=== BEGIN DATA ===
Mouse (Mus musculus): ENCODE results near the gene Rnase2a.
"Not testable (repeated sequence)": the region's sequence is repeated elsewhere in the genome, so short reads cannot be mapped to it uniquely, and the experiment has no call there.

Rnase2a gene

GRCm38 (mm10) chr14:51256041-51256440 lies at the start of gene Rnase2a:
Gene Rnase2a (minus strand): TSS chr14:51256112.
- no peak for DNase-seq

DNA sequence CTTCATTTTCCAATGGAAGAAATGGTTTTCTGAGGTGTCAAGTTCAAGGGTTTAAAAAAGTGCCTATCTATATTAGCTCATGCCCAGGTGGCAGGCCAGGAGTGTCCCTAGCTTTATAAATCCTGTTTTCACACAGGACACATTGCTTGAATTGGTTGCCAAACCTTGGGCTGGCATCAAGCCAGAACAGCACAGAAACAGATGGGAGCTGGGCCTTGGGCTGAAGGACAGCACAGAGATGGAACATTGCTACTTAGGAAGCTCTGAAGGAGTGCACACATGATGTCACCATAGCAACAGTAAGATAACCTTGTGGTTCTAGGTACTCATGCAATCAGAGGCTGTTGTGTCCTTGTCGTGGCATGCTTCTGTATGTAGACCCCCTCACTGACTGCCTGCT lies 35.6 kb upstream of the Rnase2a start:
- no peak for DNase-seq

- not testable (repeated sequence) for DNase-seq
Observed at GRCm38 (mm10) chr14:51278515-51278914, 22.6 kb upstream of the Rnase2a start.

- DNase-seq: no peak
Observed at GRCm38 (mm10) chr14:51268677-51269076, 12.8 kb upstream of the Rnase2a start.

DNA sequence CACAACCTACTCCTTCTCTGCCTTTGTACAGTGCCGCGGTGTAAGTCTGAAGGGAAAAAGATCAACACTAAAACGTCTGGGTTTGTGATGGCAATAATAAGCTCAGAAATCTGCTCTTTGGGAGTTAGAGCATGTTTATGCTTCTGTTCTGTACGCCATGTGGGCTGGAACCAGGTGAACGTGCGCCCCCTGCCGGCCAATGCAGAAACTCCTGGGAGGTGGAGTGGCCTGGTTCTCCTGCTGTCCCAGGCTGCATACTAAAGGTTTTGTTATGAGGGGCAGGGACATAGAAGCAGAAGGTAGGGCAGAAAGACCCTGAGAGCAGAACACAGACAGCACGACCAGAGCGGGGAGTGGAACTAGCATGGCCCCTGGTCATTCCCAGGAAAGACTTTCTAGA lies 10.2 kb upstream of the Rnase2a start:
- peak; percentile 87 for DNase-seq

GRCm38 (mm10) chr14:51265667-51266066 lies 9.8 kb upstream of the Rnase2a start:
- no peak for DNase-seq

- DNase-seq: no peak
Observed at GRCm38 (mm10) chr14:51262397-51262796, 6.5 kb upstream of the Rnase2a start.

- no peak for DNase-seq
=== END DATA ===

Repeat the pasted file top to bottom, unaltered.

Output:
Mouse (Mus musculus): ENCODE results near the gene Rnase2a.
"Not testable (repeated sequence)": the region's sequence is repeated elsewhere in the genome, so short reads cannot be mapped to it uniquely, and the experiment has no call there.

Rnase2a gene

GRCm38 (mm10) chr14:51256041-51256440 lies at the start of gene Rnase2a:
Gene Rnase2a (minus strand): TSS chr14:51256112.
- no peak for DNase-seq

DNA sequence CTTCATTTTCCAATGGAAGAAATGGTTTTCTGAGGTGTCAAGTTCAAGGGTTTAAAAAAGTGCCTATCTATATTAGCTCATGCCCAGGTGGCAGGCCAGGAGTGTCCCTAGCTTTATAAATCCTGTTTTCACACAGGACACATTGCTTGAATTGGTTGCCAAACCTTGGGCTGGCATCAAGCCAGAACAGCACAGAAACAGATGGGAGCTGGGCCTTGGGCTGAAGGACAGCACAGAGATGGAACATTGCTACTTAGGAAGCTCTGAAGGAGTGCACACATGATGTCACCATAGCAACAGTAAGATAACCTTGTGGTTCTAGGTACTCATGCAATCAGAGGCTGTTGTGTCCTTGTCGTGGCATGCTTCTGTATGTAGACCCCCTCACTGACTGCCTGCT lies 35.6 kb upstream of the Rnase2a start:
- no peak for DNase-seq

- not testable (repeated sequence) for DNase-seq
Observed at GRCm38 (mm10) chr14:51278515-51278914, 22.6 kb upstream of the Rnase2a start.

- DNase-seq: no peak
Observed at GRCm38 (mm10) chr14:51268677-51269076, 12.8 kb upstream of the Rnase2a start.

DNA sequence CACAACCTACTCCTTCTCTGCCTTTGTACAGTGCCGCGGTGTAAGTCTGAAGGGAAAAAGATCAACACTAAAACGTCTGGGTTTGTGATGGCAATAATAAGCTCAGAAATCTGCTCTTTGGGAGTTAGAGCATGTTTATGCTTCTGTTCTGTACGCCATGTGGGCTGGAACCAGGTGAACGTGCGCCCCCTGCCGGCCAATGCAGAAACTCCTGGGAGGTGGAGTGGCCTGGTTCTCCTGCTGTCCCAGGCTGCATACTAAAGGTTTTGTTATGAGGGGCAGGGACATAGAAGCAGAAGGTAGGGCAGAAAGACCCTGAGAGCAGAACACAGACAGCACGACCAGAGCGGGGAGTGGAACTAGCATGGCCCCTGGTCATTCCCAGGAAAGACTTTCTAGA lies 10.2 kb upstream of the Rnase2a start:
- peak; percentile 87 for DNase-seq

GRCm38 (mm10) chr14:51265667-51266066 lies 9.8 kb upstream of the Rnase2a start:
- no peak for DNase-seq

- DNase-seq: no peak
Observed at GRCm38 (mm10) chr14:51262397-51262796, 6.5 kb upstream of the Rnase2a start.

- no peak for DNase-seq